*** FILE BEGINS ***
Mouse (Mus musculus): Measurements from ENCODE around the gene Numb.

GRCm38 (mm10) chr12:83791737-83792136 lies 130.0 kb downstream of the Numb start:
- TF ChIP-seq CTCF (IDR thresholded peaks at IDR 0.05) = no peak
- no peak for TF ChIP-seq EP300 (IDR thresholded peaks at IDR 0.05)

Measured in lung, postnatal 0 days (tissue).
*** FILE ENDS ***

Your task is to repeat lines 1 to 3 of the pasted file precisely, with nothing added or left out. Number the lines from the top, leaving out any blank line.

Mouse (Mus musculus): Measurements from ENCODE around the gene Numb.

GRCm38 (mm10) chr12:83791737-83792136 lies 130.0 kb downstream of the Numb start:
- TF ChIP-seq CTCF (IDR thresholded peaks at IDR 0.05) = no peak